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Proof. For, modulo 2,

IAâ—¦(Bâ—¦C) = IA + IBâ—¦C = IA + IB + IC = IAâ—¦B + IC = I(Aâ—¦B)â—¦C mod 2.

Thus P (S) is a group under â—¦. Checking the group axioms we get:

â€¢ Given A, B âˆˆ P (S), A â—¦ B âˆˆ P (S) â€” closure,

â€¢ A â—¦ (B â—¦ C) = (A â—¦ B) â—¦ C â€” associativity,

â€¢ A â—¦ âˆ… = A for all A âˆˆ P (S) â€” identity,

â€¢ A â—¦ A = âˆ… for all A âˆˆ P (S) â€” inverse.

We note that A â—¦ B = B â—¦ A so that this group is abelian.

3.1.1 De Morganâ€™s Laws

Â¯Â¯

1. A âˆ© B = A âˆª B

Proposition.

Â¯Â¯

2. A âˆª B = A âˆ© B

Proof.

IAâˆ©B = 1 âˆ’ IAâˆ©B = 1 âˆ’ IA IB

= (1 âˆ’ IA ) + (1 âˆ’ IB ) âˆ’ (1 âˆ’ IA )(1 âˆ’ IB )

= IA + IB âˆ’ IAâˆ©B

Â¯ Â¯ Â¯Â¯

= IAâˆªB .

Â¯Â¯

Â¯ Â¯

We prove 2 by using 1 on A and B.

A more general version of this is: Suppose A1 , . . . , An âŠ† S. Then

Â¯

n n

Ai = Ai

1. i=1 i=1

Â¯

n n

Ai = Ai .

2. i=1 i=1

These can be proved by induction on n.

3.1.2 Inclusion-Exclusion Principle

Note that |A| = sâˆˆS IA (s).

Theorem 3.1 (Principle of Inclusion-Exclusion). Given A1 , . . . , An âŠ† S then

(âˆ’1)|J|âˆ’1 |AJ | , where AJ =

|A1 âˆª Â· Â· Â· âˆª An | = Ai .

iâˆˆJ

âˆ…=JâŠ†{1,...,n}

3.1. SETS AND INDICATOR FUNCTIONS 25

Proof. We consider A1 âˆª Â· Â· Â· âˆª An and note that

IA1 âˆªÂ·Â·Â·âˆªAn = IA1 âˆ©Â·Â·Â·âˆ©An

Â¯ Â¯

= IA1 IA2 . . . IAn

Â¯ Â¯ Â¯

= (1 âˆ’ IA1 )(1 âˆ’ IA2 ) . . . (1 âˆ’ IAn )

(âˆ’1)|J| IAJ ,

=

JâŠ†{1,...,n}

Summing over s âˆˆ S we obtain the result

(âˆ’1)|J| |AJ | ,

A1 âˆª Â· Â· Â· âˆª An =

JâŠ†{1,...,n}

which is equivalent to the required result.

Just for the sake of it, weâ€™ll prove it again!

Proof. For each s âˆˆ S we calculate the contribution. If s âˆˆ S but s is in no Ai then

there is a contribution 1 to the left. The only contribution to the right is +1 when J = âˆ….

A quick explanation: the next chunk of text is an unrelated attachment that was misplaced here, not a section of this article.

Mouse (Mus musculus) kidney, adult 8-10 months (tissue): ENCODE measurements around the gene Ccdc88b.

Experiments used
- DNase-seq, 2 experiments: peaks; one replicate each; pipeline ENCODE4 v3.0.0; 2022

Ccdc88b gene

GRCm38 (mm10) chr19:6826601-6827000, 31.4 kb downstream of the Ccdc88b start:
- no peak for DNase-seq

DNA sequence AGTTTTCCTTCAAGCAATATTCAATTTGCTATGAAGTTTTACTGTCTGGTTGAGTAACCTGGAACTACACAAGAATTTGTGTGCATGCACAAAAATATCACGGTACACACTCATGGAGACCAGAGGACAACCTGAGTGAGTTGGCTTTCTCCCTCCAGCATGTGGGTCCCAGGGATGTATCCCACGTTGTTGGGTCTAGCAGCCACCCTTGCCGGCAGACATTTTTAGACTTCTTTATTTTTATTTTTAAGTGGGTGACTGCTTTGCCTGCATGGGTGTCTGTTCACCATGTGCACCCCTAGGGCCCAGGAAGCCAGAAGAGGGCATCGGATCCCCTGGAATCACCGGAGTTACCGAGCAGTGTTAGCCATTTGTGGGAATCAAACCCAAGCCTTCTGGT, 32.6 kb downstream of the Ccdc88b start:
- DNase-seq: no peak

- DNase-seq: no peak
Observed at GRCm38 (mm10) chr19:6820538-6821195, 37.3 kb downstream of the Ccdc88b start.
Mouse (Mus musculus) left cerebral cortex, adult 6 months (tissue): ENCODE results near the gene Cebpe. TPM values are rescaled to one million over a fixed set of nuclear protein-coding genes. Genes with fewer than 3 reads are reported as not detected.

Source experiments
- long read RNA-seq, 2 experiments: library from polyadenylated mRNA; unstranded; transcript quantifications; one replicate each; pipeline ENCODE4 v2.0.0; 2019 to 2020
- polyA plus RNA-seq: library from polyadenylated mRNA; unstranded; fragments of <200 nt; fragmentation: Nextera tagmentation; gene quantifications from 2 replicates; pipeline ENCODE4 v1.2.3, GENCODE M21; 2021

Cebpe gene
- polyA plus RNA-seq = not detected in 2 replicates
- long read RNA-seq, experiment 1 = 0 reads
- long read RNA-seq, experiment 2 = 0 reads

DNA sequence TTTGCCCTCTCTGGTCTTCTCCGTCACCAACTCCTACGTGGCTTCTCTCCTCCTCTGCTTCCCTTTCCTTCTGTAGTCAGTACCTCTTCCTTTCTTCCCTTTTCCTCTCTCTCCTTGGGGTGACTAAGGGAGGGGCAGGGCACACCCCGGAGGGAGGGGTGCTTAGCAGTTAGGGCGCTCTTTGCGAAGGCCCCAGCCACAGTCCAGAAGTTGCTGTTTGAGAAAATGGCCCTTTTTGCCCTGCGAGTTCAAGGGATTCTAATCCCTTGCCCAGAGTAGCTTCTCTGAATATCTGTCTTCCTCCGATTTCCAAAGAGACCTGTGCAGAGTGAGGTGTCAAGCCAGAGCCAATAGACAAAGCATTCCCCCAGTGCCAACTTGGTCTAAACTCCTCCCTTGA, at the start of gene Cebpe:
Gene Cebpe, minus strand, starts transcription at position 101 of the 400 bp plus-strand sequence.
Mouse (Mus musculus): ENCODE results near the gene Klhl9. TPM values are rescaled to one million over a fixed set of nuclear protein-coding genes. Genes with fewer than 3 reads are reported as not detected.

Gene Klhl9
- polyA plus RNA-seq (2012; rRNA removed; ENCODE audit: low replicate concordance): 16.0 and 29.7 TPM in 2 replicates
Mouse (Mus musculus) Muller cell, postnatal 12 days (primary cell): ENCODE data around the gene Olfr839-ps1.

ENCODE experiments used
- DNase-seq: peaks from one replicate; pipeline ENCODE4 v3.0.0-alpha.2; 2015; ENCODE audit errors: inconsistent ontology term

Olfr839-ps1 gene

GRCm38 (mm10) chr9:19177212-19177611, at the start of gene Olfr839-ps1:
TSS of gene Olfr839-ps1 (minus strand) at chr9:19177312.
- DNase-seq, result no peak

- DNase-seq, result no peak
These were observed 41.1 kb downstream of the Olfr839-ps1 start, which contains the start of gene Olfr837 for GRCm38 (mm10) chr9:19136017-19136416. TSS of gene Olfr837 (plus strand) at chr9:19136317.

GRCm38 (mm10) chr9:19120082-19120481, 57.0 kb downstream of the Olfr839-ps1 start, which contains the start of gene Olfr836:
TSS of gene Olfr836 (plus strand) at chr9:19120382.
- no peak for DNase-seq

If s âˆˆ S and K = {i âˆˆ {1, . . . , n} : s âˆˆ Ai } is non-empty then the contribution to the

k

right is IâŠ†K (âˆ’1)|I| = i=0 k (âˆ’1)i = 0, the same as on the left.

i

Example (Eulerâ€™s Phi Function).

1

Ï†(m) = m 1âˆ’ .

p

p prime

p|m

n

Solution. Let m = i=1 pai , where the pi are distinct primes and ai âˆˆ N. Let Ai be

i

Â¯

n

the set of integers less than m which are divisible by pi . Hence Ï†(m) = i=1 Ai .

Now |Ai | = pi , in fact for J âŠ† {1, . . . , m} we have |AJ | = Q m pi . Thus

m

iâˆˆJ

m m m

Ï†(m) = m âˆ’ âˆ’ âˆ’ Â·Â·Â· âˆ’

p1 p2 pn

m m m m

+ + + Â·Â·Â· + + Â·Â·Â· +

p1 p2 p1 p3 p2 p3 pnâˆ’1 pn

.

.

.

m

+ (âˆ’1)n

p1 p2 . . . pn

1

=m 1âˆ’ as required.

p

p prime

p|m

Example (Derangements). Suppose we have n psychologists at a meeting. Leaving

the meeting they pick up their overcoats at random. In how many ways can this be

done so that none of them has his own overcoat. This number is Dn , the number of

derangements of n objects.

CHAPTER 3. SETS, FUNCTIONS AND RELATIONS

26

Solution. Let Ai be the number of ways in which psychologist i collects his own coat.

Â¯ Â¯

Then Dn = A1 âˆ© Â· Â· Â· âˆ© An . If J âŠ† {1, . . . , n} with |J| = k then |AJ | = (n âˆ’ k)!.

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